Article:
The northern village of Pinehouse’s leadership doesn’t fear the nearby fire threat, but says the community has been dealing with its fair share of challenges.
The community has been without power since last Thursday, and on one day lost all communication when a SaskTel tower went down.
Despite all this, Mayor Mike Natomagan remains positive. He is one of about 130 of Pinehouse’s 1,450 residents who has stayed in the community.
He noted they acquired a generator and powered up modems during the SaskTel outage, which was handy.
“With the help that we got from wildfire management, they’ve been very helpful, along with emergency social services and the Red Cross,” Natomagan said.
Just west of the community, a large fire looms.
Steve Roberts with the Ministry of Environment said two kilometres from Pinhouse is the Senec fire, which is the size of Calgary (850 square kilometres).
“It is a concern for us to hold that fire stable,” Roberts said.
Natomagan said they’ve been lucky so far, only losing three cabins. He added that much of the credit needs to go to the community’s younger people who helped set up a sprinkler system and have worked day and night to protect the community.
“It’s a blessing to be a mayor of a northern community where you see the cooperation from everybody. It’s very rewarding to see that as a leader,” he said.
Three kilometres worth of power poles and fiber have been downed by the fire, which is affecting power service to some communities.
“In the last few days we have seen a few pieces of critical infrastructure damaged,” Duane McKay commisioner of emergency management and fire safety said, adding SaskPower, Sasktel, and SaskEnergy are quickly responding.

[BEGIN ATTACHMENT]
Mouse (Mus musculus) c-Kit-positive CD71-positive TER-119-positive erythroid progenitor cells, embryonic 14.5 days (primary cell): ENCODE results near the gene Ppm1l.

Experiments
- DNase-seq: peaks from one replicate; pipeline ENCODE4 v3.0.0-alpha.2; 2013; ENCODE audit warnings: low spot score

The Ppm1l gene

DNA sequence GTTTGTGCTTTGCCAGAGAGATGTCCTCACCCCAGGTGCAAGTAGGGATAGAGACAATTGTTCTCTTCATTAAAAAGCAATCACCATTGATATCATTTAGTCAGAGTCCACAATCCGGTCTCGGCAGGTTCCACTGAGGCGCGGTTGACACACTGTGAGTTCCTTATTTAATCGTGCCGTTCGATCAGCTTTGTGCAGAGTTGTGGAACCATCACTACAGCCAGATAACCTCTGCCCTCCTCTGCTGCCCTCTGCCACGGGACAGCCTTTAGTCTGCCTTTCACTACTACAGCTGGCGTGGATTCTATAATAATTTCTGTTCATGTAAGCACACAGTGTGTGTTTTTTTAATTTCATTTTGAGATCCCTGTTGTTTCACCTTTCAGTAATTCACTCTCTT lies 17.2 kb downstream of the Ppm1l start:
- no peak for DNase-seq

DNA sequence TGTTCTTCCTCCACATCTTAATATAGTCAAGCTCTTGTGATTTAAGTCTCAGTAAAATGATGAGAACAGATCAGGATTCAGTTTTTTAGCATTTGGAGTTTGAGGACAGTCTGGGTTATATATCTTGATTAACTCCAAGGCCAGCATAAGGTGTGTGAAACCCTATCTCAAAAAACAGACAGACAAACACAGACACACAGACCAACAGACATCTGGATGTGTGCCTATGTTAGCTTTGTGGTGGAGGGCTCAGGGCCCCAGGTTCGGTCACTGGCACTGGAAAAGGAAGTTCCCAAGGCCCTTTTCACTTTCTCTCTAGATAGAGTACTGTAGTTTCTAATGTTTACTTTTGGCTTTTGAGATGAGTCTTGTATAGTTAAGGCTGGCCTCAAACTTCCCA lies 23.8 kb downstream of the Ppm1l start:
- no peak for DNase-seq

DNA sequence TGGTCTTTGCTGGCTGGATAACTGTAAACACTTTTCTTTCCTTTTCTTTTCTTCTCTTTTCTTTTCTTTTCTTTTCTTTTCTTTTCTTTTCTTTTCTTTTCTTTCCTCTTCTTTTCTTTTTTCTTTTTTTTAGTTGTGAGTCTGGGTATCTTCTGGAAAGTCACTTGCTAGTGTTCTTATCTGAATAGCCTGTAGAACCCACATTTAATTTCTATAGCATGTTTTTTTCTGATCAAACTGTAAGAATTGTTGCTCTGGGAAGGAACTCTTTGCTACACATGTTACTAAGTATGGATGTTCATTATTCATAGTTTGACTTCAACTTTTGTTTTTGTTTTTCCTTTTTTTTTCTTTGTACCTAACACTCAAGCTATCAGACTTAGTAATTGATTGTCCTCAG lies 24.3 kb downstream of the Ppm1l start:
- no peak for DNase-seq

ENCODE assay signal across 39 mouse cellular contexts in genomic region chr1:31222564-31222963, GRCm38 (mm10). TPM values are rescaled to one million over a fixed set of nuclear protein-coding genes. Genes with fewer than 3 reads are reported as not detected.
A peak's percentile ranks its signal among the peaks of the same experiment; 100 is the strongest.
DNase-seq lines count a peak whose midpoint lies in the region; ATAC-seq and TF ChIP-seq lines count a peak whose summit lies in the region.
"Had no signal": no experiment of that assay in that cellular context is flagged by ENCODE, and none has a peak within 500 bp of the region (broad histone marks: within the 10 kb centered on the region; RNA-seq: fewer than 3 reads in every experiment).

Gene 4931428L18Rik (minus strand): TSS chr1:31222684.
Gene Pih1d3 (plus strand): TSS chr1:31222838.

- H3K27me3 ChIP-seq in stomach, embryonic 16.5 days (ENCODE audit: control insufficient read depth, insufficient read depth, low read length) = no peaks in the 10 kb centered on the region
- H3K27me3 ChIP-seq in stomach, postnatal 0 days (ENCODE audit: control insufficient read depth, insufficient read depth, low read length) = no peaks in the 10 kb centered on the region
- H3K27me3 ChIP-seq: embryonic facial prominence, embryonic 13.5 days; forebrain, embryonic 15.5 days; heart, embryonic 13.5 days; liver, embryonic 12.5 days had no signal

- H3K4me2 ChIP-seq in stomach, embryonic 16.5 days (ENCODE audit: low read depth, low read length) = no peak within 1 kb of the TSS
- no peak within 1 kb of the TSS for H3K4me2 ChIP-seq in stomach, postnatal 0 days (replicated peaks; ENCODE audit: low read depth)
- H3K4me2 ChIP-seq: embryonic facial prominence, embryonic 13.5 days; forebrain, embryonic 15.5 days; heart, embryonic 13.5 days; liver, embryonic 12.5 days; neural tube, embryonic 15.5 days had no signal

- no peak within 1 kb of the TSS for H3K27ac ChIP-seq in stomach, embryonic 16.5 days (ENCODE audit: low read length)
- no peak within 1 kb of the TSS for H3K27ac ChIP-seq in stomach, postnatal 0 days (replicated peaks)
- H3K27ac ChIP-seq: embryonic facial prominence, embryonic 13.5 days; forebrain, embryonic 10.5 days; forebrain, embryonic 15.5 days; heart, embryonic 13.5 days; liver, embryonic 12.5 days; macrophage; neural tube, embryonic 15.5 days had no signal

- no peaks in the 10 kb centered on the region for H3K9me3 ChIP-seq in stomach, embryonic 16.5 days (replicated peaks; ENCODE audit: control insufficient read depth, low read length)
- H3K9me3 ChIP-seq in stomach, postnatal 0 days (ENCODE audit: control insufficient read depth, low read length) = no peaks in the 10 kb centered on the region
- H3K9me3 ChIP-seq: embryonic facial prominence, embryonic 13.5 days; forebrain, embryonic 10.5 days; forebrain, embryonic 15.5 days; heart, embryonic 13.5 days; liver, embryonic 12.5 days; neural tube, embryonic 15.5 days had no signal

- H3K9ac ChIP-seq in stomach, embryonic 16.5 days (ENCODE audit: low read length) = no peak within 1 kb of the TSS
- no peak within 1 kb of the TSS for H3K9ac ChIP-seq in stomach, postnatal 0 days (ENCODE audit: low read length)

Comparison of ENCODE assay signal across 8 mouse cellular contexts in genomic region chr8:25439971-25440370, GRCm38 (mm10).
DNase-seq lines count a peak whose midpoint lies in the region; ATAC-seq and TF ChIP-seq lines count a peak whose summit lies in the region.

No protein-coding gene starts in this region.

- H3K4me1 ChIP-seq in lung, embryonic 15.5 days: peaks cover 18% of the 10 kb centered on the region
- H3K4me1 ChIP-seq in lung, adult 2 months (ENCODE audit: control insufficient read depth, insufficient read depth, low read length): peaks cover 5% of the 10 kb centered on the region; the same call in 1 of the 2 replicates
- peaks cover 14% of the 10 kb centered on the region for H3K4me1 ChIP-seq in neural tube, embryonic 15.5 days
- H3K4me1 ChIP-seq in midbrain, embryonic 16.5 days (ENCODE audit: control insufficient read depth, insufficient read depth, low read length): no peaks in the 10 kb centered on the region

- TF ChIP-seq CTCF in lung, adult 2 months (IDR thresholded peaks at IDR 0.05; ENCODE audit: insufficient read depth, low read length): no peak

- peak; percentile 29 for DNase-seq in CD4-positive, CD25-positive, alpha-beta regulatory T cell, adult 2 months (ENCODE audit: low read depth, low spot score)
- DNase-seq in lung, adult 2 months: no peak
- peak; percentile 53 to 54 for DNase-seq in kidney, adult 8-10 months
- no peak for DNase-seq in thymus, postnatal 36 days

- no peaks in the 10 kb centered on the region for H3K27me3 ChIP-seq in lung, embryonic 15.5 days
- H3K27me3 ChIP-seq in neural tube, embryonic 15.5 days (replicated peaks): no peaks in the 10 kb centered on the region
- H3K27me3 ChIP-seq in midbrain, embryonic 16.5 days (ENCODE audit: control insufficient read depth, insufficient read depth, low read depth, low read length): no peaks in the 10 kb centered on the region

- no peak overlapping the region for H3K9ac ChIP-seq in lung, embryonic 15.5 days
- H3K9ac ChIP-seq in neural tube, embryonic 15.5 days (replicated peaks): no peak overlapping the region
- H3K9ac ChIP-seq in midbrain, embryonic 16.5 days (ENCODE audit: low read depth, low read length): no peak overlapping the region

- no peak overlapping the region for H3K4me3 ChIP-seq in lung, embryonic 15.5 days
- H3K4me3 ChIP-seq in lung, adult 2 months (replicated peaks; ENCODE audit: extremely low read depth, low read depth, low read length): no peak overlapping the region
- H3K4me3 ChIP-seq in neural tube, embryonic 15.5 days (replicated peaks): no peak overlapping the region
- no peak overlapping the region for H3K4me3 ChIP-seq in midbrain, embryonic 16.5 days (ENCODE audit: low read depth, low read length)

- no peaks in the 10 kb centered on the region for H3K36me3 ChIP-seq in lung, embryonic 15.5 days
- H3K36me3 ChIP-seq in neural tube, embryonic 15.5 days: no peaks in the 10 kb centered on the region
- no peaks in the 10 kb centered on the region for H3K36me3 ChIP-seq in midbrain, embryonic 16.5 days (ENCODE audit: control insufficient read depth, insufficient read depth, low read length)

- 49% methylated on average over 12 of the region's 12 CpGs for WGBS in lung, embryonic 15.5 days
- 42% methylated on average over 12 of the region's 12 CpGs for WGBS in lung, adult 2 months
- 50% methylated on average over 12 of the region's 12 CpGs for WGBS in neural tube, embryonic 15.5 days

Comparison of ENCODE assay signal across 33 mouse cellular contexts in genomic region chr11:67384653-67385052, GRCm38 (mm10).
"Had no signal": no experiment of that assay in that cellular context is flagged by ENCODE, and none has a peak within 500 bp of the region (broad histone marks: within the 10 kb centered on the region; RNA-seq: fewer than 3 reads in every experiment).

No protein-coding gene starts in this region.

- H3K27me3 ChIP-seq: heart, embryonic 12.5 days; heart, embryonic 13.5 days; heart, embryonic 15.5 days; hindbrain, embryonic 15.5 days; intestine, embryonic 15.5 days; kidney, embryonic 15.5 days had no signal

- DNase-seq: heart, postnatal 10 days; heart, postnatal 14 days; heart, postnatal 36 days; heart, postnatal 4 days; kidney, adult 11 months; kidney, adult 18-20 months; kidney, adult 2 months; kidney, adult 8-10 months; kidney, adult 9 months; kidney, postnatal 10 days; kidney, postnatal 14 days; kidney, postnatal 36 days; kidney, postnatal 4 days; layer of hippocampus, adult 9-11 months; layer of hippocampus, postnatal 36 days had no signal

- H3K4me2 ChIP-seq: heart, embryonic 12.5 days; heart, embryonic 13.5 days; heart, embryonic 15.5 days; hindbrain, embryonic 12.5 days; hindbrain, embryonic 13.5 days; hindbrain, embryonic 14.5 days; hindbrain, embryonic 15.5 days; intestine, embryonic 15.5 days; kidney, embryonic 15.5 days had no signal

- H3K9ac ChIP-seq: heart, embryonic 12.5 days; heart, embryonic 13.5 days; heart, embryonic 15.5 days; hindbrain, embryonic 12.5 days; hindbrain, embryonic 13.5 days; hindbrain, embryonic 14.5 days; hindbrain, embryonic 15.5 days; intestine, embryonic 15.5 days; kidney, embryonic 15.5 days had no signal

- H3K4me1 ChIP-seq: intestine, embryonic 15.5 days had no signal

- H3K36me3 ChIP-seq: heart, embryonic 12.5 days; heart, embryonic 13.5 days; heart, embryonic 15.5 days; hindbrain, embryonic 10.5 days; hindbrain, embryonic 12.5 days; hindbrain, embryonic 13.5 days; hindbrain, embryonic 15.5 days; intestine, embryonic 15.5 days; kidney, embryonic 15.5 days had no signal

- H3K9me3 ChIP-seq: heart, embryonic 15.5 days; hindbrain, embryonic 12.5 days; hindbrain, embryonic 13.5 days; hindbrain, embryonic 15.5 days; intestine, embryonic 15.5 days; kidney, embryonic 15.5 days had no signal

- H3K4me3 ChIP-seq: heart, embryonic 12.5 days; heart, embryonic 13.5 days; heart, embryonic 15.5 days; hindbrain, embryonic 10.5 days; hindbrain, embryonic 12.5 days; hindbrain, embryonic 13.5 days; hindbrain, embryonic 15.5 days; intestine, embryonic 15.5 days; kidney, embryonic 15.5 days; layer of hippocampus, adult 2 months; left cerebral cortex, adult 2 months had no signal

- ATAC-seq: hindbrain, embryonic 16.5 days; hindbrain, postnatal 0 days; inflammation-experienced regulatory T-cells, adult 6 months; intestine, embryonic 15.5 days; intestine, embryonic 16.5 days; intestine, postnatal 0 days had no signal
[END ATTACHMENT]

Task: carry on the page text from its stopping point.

“Once the danger is passed they will restore those as quickly as possible,” McKay said.
Natomagan added that the highways department has also been very helpful, and Cameco has provided the community with supplies.
“They gave us a three-phase generator that will help power up our co-op freezer so we don’t lose all of our frozen meats,” he said.
The Key Lake operation sent a generator and electrical skid to Pinehouse. Courtesy Cameco Connects.
Cameco also assisted with the community’s evacuation effort, transporting high-need residents, mostly women and children, to Saskatoon from its Key Lake mine operation, Natomagan said.
Finally, Cameco has provided plenty of equipment for those who have stayed behind to protect their community from the fire.
Being without power for nearly a week, one might assume the community would be running low on supplies.
Natomagan said he is not worried about that.
“The community members (the ones who left), a lot of them left their keys behind which we are allowed to dig into their freezers and so we’ve got an abundance of food,” he said with a laugh.
Natomagan said it is a little comforting knowing there are many other communities in a similar situation, and he added that the only thing they can do is to wait it out.
Comparing the population and the fire threat to Pinehouse to other northern communities, he noted the seriousness of efforts in La Ronge area.
“We’re praying for La Ronge as well as for the whole north actually,” Natomagan said.
However, he expressed confidence in the leadership in that area to serve its best interests.
– With files from paNOW’s Chelsea Laskowski and News Talk Radio’s Kelly Malone
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